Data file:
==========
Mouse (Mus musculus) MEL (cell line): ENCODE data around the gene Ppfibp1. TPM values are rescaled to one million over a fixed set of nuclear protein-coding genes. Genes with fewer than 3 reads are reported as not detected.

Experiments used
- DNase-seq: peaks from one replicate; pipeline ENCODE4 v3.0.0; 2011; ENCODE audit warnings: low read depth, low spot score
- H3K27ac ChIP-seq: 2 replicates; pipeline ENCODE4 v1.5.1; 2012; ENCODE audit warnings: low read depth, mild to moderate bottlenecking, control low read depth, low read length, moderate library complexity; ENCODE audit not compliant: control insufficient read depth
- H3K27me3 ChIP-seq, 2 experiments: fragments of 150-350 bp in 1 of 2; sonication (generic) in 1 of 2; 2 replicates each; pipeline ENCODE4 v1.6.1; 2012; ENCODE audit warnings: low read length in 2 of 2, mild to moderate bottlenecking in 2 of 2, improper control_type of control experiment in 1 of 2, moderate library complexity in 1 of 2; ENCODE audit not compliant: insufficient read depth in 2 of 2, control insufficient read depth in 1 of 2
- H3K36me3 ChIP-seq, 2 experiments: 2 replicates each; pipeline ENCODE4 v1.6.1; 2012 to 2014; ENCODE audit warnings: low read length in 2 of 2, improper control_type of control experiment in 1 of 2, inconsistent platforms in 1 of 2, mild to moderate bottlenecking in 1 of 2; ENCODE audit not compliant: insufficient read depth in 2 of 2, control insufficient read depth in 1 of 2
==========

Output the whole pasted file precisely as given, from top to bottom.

Mouse (Mus musculus) MEL (cell line): ENCODE data around the gene Ppfibp1. TPM values are rescaled to one million over a fixed set of nuclear protein-coding genes. Genes with fewer than 3 reads are reported as not detected.

Experiments used
- DNase-seq: peaks from one replicate; pipeline ENCODE4 v3.0.0; 2011; ENCODE audit warnings: low read depth, low spot score
- H3K27ac ChIP-seq: 2 replicates; pipeline ENCODE4 v1.5.1; 2012; ENCODE audit warnings: low read depth, mild to moderate bottlenecking, control low read depth, low read length, moderate library complexity; ENCODE audit not compliant: control insufficient read depth
- H3K27me3 ChIP-seq, 2 experiments: fragments of 150-350 bp in 1 of 2; sonication (generic) in 1 of 2; 2 replicates each; pipeline ENCODE4 v1.6.1; 2012; ENCODE audit warnings: low read length in 2 of 2, mild to moderate bottlenecking in 2 of 2, improper control_type of control experiment in 1 of 2, moderate library complexity in 1 of 2; ENCODE audit not compliant: insufficient read depth in 2 of 2, control insufficient read depth in 1 of 2
- H3K36me3 ChIP-seq, 2 experiments: 2 replicates each; pipeline ENCODE4 v1.6.1; 2012 to 2014; ENCODE audit warnings: low read length in 2 of 2, improper control_type of control experiment in 1 of 2, inconsistent platforms in 1 of 2, mild to moderate bottlenecking in 1 of 2; ENCODE audit not compliant: insufficient read depth in 2 of 2, control insufficient read depth in 1 of 2